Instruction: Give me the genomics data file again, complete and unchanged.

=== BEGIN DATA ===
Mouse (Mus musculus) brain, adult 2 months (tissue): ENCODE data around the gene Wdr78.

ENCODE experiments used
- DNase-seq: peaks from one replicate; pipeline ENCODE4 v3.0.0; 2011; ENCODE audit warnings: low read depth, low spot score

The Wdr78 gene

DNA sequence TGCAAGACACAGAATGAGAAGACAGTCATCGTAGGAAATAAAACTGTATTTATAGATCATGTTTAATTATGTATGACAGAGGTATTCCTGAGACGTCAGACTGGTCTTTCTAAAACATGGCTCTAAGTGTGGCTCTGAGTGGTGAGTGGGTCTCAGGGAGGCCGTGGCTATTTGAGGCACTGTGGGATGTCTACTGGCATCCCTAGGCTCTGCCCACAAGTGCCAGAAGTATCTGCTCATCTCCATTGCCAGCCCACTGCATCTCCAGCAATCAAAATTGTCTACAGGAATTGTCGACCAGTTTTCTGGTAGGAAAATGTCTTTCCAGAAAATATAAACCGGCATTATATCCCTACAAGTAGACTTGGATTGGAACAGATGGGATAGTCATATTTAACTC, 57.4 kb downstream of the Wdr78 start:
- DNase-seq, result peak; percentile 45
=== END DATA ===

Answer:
Mouse (Mus musculus) brain, adult 2 months (tissue): ENCODE data around the gene Wdr78.

ENCODE experiments used
- DNase-seq: peaks from one replicate; pipeline ENCODE4 v3.0.0; 2011; ENCODE audit warnings: low read depth, low spot score

The Wdr78 gene

DNA sequence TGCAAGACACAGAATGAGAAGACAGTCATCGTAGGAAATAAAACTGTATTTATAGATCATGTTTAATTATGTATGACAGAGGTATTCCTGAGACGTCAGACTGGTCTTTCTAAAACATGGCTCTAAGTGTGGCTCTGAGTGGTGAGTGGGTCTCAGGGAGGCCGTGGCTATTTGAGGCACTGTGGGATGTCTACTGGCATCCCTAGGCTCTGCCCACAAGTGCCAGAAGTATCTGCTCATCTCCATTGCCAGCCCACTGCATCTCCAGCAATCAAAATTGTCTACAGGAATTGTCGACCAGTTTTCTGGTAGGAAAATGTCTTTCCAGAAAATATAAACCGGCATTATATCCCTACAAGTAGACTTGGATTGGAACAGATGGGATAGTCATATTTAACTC, 57.4 kb downstream of the Wdr78 start:
- DNase-seq, result peak; percentile 45